Certified copies of the three convictions were admitted at the conclusion of the State's case-in-chief, at which time defendant unsuccessfully renewed his objection on the ground previously asserted. The court instructed the jury that the evidence was to be considered only to "illustrate the defendant's state of mind on the subject involved, if you think it does so illustrate...."
The independent crimes were sufficiently similar to the offenses charged so that proof of the former tended to establish intent or bent of mind to commit the crime for which defendant was on trial. See generally Stephens, supra at 469; Chastain v. State, 260 Ga. 789, 790 ( 400 S.E.2d 329) (1991).
"[T]he requisite similarity between the ... incidents depends on the purpose for which the evidence is being presented... . In this case, ... the admissibility rests on the question of whether the evidence tends to prove intent...." Maggard v. State, 259 Ga. 291, 293 (2) ( 380 S.E.2d 259) (1989). "Generally, when similar transactions are being introduced to prove such issues as bent of mind, motive [or] intent ..., less similarity need be shown than when identity is sought to be proved thereby." Daniel v. State, 194 Ga. App. 495, 496 ( 391 S.E.2d 128) (1990). The evidence tended to eliminate the possibility that he was not a participant in the crime but merely a patron in the bar. See Aaron v. State, 195 Ga. App. 339 (1) ( 393 S.E.2d 698) (1990); Thomas v. State, 239 Ga. 734 (5) ( 238 S.E.2d 888) (1977). The court gave appropriate limiting instructions, both when the evidence was introduced and again in its closing charge. As in Maggard, supra at 293, "we find that the similarities are sufficient for the purpose of tending to prove intent... ."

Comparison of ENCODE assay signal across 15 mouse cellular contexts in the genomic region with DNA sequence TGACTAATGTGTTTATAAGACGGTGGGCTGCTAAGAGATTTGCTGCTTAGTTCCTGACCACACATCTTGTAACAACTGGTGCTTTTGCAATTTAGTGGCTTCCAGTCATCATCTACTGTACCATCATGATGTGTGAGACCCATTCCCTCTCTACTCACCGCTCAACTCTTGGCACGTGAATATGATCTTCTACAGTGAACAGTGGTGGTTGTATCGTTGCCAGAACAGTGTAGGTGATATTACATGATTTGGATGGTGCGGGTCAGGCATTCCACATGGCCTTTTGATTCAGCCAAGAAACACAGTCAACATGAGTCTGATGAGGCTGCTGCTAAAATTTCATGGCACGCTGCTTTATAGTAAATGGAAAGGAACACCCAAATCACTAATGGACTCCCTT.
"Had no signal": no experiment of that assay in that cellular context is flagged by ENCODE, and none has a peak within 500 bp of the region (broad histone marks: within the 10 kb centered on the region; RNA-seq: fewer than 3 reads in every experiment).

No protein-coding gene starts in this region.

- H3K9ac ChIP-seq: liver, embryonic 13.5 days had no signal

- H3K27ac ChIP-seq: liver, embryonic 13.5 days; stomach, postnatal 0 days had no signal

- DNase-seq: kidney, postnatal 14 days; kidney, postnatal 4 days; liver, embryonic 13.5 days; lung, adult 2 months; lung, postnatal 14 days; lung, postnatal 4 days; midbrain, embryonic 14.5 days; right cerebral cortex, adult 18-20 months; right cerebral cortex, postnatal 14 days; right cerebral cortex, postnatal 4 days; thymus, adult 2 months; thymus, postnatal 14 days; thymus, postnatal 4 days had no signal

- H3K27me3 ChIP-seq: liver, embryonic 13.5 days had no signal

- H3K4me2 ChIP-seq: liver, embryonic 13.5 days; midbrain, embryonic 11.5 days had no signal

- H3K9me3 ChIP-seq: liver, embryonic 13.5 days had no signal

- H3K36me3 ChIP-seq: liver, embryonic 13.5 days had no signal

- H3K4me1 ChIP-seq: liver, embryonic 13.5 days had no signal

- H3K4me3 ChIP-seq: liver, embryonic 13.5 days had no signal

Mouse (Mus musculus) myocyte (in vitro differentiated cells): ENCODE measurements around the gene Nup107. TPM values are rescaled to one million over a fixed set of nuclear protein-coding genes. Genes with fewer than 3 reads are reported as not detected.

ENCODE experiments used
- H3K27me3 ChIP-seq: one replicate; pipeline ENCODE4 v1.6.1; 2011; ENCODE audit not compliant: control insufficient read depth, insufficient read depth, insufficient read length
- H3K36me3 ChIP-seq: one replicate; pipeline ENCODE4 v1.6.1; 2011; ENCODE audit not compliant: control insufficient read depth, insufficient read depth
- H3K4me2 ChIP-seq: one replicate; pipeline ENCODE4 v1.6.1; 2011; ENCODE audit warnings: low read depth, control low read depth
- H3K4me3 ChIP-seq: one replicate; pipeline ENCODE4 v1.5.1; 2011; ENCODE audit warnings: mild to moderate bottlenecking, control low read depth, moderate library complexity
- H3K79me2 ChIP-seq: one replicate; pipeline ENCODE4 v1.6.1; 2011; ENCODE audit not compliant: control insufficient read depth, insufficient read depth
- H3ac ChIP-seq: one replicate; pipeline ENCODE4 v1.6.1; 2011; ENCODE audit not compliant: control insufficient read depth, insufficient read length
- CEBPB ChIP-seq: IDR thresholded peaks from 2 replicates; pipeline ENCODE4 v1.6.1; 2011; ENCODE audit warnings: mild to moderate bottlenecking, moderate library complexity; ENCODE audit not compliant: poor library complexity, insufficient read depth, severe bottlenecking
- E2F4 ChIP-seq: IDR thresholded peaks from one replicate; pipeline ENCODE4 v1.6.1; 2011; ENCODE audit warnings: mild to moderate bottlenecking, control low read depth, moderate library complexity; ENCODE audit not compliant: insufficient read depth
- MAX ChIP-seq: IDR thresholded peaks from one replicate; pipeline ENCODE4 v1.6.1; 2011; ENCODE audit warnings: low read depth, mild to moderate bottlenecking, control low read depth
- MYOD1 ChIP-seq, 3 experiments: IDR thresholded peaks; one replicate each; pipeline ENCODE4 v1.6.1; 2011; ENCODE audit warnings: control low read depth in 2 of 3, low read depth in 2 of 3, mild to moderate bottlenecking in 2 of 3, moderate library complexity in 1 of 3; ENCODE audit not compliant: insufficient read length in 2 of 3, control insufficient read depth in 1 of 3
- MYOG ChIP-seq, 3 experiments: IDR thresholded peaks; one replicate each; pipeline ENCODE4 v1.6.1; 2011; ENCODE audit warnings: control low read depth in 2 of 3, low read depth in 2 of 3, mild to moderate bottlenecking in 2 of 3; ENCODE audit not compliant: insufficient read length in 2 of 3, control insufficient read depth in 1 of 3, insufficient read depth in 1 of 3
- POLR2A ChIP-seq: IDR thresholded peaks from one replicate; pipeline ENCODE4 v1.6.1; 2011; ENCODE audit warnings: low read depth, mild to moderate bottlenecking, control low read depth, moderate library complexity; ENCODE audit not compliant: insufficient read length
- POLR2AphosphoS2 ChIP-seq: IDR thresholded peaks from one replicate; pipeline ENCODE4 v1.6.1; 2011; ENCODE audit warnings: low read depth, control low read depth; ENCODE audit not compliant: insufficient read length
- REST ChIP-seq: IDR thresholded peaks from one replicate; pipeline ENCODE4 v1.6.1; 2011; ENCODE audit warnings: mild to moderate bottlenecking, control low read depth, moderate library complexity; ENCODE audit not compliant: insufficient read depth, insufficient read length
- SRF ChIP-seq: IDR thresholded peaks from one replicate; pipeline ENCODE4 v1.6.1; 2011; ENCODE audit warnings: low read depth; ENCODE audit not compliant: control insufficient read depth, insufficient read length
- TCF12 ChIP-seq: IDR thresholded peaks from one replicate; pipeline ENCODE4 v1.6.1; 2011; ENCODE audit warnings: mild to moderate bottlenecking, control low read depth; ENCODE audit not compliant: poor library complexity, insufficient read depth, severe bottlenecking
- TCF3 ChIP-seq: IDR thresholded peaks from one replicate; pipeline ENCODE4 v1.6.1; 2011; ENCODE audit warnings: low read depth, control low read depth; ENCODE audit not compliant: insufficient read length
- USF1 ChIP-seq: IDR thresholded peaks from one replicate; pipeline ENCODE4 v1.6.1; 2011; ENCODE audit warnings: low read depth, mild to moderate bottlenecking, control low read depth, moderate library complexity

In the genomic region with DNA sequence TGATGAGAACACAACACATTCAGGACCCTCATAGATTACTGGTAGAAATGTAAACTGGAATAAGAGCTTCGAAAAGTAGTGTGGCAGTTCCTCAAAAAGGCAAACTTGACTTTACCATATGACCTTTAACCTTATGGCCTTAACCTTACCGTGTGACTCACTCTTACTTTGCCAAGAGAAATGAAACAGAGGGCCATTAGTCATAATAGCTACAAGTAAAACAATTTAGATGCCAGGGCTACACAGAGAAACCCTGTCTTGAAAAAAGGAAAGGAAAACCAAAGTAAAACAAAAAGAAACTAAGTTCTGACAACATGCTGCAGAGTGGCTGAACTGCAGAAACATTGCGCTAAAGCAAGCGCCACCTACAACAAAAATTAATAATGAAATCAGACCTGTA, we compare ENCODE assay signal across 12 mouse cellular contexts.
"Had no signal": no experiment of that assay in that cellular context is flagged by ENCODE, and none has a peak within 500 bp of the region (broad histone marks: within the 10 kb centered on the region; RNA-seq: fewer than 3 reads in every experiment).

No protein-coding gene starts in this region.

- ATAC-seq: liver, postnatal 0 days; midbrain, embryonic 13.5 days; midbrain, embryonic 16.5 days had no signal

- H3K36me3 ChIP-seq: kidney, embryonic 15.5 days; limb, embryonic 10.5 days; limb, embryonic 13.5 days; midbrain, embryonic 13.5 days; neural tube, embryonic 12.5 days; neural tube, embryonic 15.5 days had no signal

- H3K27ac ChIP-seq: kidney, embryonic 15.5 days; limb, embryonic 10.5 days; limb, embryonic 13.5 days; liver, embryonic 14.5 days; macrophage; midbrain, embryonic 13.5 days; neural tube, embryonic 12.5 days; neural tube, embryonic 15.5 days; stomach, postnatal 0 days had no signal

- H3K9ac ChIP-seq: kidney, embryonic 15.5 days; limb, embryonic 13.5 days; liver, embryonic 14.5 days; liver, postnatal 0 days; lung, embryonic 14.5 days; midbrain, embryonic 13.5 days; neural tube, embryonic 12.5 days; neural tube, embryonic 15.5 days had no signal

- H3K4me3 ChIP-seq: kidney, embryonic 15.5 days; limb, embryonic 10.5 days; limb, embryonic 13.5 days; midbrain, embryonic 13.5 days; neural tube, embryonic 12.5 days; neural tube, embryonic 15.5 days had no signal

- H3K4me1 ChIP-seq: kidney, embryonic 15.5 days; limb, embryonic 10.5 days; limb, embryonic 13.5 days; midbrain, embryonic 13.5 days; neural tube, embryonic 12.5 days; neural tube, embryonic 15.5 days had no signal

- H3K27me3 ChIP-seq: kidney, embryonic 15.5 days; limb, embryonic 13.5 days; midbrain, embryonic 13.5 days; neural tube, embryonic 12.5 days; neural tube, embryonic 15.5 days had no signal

2. Defendant contends that the State violated the proscriptions of OCGA § 17-8-75 when the prosecutor attempted to restate, for clarification, a question posed by the jury during their deliberations. Assuming without deciding that defendant's objection was timely, the prosecutor's remarks did not constitute "statements of prejudicial matters which are not in evidence." OCGA § 17-8-75. Moreover, the jury's question and the prosecutor's attempt to restate it, related only to the charges for which defendant was ultimately acquitted (possession of a firearm). "If the challenged remark is not such as would be likely to prejudice the defendant's right to a fair trial, such will not constitute reversible error. [Cit.]" Davis v. State, 178 Ga. App. 357, 360 ( 343 S.E.2d 140) (1986).
3. Alleging certain inconsistencies in the testimony of the victim witnesses, defendant contends that the trial court erred in denying his motion for a directed verdict of acquittal based on insufficiency of the evidence. "It is the function of the jury to determine the credibility of the witnesses... . The jurors must weigh and resolve any conflicts presented by the evidence. The appellate court must view the evidence in the light most favorable to the jury's verdict." King v. State, 157 Ga. App. 733, 734 (1) ( 278 S.E.2d 491) (1981). The evidence was sufficient to enable a rational trier of fact to find defendant guilty beyond a reasonable doubt of the offenses for which he was convicted. Jackson v. Virginia, 443 U.S. 307 (99 SC 2781, 61 L.Ed.2d 560) (1979).
Judgment affirmed. Carley, P. J., and Judge Arnold Shulman concur.